MARTA in Clayton County: An Opportunity for Equitable Transit-Oriented Development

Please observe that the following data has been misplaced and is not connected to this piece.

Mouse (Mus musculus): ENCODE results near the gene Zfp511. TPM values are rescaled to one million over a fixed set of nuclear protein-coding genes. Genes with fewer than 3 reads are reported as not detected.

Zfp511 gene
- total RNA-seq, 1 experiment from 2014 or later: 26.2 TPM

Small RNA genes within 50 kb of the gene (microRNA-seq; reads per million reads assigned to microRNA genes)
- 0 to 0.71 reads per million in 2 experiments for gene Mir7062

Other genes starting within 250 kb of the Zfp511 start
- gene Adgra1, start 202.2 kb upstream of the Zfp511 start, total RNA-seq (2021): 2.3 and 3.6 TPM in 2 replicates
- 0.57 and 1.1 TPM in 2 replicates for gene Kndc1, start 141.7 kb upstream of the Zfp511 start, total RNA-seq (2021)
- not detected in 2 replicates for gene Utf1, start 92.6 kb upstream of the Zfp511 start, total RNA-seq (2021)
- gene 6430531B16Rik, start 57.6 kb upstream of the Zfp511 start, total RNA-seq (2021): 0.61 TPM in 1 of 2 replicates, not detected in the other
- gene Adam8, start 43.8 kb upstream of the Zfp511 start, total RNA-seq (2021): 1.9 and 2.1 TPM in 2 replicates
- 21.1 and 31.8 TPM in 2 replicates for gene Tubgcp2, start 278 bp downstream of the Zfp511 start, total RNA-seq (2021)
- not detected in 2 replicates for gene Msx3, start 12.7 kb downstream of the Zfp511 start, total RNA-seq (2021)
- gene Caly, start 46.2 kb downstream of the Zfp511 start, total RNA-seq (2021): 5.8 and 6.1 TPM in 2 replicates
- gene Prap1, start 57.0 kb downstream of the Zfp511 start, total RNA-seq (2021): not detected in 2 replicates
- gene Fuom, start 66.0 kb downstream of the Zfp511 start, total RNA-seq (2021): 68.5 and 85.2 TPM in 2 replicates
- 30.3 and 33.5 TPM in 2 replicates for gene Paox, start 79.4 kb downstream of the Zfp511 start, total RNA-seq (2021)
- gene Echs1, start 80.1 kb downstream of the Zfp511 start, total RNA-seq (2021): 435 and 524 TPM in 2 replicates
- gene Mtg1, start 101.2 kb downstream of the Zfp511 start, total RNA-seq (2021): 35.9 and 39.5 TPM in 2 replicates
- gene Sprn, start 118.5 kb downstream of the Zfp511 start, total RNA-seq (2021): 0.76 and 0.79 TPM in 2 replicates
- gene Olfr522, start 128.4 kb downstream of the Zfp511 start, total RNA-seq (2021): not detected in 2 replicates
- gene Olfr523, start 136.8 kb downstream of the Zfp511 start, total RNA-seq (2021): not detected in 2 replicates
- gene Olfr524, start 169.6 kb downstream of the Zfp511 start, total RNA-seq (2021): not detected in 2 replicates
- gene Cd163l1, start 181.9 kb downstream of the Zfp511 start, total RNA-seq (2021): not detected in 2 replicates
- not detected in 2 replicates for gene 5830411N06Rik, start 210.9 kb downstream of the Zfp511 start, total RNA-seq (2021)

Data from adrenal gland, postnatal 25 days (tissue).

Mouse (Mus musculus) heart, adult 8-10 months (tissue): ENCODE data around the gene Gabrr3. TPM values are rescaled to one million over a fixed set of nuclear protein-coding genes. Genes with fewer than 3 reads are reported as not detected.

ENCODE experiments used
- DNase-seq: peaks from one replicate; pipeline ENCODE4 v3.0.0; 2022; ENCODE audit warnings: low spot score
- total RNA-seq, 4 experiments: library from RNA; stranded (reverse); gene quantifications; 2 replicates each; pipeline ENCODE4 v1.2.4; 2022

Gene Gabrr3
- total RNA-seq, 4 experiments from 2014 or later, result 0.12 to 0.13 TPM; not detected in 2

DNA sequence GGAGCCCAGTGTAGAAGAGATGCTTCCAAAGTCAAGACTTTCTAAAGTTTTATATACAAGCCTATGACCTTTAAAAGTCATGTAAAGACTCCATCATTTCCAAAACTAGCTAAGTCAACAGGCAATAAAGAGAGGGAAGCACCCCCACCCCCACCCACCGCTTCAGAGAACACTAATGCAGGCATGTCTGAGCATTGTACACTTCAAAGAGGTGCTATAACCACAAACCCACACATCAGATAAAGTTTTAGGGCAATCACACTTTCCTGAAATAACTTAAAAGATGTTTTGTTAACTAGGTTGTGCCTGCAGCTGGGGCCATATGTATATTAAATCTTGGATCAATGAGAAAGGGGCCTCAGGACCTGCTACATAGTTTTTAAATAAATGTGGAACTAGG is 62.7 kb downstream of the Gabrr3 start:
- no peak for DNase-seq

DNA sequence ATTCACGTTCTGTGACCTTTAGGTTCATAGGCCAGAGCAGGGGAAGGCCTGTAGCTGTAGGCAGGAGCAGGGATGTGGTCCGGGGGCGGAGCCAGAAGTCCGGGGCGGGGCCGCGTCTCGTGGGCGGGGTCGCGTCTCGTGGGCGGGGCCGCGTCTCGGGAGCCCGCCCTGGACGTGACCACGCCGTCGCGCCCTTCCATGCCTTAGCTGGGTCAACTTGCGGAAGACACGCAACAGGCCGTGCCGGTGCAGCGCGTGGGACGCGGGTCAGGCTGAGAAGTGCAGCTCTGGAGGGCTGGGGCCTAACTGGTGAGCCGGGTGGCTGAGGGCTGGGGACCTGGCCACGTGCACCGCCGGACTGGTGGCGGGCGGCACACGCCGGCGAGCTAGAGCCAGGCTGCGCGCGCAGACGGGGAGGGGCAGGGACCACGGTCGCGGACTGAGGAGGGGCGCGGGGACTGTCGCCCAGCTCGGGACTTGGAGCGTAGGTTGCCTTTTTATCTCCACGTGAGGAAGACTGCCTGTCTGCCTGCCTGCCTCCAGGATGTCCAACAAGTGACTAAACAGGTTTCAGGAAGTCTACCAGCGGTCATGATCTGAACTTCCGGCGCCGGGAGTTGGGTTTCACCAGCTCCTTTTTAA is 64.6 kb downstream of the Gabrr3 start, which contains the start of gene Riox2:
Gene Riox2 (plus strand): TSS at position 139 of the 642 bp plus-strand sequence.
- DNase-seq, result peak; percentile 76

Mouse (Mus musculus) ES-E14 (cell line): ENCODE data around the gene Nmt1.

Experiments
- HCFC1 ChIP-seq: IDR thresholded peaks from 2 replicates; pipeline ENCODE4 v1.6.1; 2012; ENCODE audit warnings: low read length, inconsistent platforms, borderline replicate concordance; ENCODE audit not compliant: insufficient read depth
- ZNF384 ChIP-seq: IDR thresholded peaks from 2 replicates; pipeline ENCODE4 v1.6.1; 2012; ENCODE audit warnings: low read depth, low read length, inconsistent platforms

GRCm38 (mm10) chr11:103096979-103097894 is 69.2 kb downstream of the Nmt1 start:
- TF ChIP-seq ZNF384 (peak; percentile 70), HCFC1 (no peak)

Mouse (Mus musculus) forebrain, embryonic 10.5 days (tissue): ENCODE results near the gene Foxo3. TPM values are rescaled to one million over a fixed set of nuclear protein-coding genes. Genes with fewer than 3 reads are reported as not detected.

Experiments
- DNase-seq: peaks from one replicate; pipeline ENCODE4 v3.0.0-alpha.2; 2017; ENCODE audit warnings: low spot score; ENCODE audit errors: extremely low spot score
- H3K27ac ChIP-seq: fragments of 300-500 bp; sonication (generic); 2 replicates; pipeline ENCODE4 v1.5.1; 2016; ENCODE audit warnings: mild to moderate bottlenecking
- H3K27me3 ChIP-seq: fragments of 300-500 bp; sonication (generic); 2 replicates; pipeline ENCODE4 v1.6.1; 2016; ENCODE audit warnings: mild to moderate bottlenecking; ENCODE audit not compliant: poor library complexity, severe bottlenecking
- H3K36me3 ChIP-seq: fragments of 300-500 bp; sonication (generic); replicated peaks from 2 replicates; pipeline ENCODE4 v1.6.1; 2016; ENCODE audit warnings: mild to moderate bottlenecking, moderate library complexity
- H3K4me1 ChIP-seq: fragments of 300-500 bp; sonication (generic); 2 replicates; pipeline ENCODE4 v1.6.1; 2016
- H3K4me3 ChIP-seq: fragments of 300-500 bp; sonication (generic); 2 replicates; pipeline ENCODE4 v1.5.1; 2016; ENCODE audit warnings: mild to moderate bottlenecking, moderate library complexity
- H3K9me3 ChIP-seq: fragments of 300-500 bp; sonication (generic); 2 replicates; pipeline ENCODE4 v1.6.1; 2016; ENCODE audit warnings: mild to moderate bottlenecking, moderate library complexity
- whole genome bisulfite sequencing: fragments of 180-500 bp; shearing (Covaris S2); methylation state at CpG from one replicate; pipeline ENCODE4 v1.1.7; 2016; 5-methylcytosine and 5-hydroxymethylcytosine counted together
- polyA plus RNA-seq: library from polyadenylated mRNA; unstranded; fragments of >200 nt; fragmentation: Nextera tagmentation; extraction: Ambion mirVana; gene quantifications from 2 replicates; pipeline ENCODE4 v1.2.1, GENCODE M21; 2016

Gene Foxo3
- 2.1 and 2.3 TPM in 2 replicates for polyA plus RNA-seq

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Amidst national anxiety surrounding the disappearance of low-cost housing within American cities, affordability advocates are beginning to champion improved transit services as a way to lower household costs. As central urban neighborhoods continue to attract upwardly-mobile income earners, affordable properties are increasingly relegated to the suburban margins, which often feature only minimal transit service. The Atlanta region currently has an opportunity to intervene in these worsening patterns. With new transit service on the horizon for Clayton County, a coordinated housing and transportation plan could ensure that long-term affordable measures surround planned corridors. One potential intervention is equitable transit-oriented development, which champions locating housing near transit to address the ever-escalating costs, which keep low-income households in poverty. To investigate the viability of these strategies in Clayton County, this study considers the national context of housing and transit planning. Observing patterns and factors that contributed to the success of equitable transit-oriented development projects, one common theme arises: regionalism. Guided by this framework, my paper assesses how the opportunities associated with the expansion of MARTA into Clayton County can Ellen Ray | Option Paper 2 translate into expanded housing options for the whole Atlanta region. Reviewing planning literature, regional demographics, regional governance, and planning tools and policies, this study ultimately makes recommendations towards an equitable housing-transit strategy in Clayton County. If housing and transit planning are considered simultaneously, this public investment offers the potential to positively impact the county's current and forthcoming residents, especially as the frontier of affordability in the Atlanta region continues moving southward.